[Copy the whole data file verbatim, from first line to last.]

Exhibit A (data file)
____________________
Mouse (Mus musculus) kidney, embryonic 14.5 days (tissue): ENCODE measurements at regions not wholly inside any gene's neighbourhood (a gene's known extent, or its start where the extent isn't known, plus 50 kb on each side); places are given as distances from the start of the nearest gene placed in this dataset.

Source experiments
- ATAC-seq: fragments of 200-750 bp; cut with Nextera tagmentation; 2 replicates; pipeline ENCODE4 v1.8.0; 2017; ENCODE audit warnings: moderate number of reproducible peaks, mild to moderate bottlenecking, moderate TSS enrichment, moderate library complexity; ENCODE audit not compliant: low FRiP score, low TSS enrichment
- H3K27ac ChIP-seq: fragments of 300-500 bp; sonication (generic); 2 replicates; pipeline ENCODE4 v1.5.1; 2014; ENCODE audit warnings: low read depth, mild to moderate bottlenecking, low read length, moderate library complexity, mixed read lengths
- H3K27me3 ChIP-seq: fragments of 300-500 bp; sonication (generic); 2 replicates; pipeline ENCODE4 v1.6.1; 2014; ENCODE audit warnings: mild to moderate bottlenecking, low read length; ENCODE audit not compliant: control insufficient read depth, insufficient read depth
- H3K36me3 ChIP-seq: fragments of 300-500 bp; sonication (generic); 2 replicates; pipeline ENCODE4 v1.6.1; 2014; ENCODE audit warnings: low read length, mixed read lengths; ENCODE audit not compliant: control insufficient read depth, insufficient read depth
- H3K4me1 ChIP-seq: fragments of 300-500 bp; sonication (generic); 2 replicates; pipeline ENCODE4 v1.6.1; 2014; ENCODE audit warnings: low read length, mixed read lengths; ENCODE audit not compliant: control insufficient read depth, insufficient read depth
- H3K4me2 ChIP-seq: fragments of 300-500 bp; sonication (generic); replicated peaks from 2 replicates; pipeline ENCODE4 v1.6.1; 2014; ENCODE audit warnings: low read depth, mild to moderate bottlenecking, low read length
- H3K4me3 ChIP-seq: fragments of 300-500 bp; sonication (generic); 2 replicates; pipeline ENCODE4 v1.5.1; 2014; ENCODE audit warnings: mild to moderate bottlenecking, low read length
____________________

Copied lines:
Mouse (Mus musculus) kidney, embryonic 14.5 days (tissue): ENCODE measurements at regions not wholly inside any gene's neighbourhood (a gene's known extent, or its start where the extent isn't known, plus 50 kb on each side); places are given as distances from the start of the nearest gene placed in this dataset.

Source experiments
- ATAC-seq: fragments of 200-750 bp; cut with Nextera tagmentation; 2 replicates; pipeline ENCODE4 v1.8.0; 2017; ENCODE audit warnings: moderate number of reproducible peaks, mild to moderate bottlenecking, moderate TSS enrichment, moderate library complexity; ENCODE audit not compliant: low FRiP score, low TSS enrichment
- H3K27ac ChIP-seq: fragments of 300-500 bp; sonication (generic); 2 replicates; pipeline ENCODE4 v1.5.1; 2014; ENCODE audit warnings: low read depth, mild to moderate bottlenecking, low read length, moderate library complexity, mixed read lengths
- H3K27me3 ChIP-seq: fragments of 300-500 bp; sonication (generic); 2 replicates; pipeline ENCODE4 v1.6.1; 2014; ENCODE audit warnings: mild to moderate bottlenecking, low read length; ENCODE audit not compliant: control insufficient read depth, insufficient read depth
- H3K36me3 ChIP-seq: fragments of 300-500 bp; sonication (generic); 2 replicates; pipeline ENCODE4 v1.6.1; 2014; ENCODE audit warnings: low read length, mixed read lengths; ENCODE audit not compliant: control insufficient read depth, insufficient read depth
- H3K4me1 ChIP-seq: fragments of 300-500 bp; sonication (generic); 2 replicates; pipeline ENCODE4 v1.6.1; 2014; ENCODE audit warnings: low read length, mixed read lengths; ENCODE audit not compliant: control insufficient read depth, insufficient read depth
- H3K4me2 ChIP-seq: fragments of 300-500 bp; sonication (generic); replicated peaks from 2 replicates; pipeline ENCODE4 v1.6.1; 2014; ENCODE audit warnings: low read depth, mild to moderate bottlenecking, low read length
- H3K4me3 ChIP-seq: fragments of 300-500 bp; sonication (generic); 2 replicates; pipeline ENCODE4 v1.5.1; 2014; ENCODE audit warnings: mild to moderate bottlenecking, low read length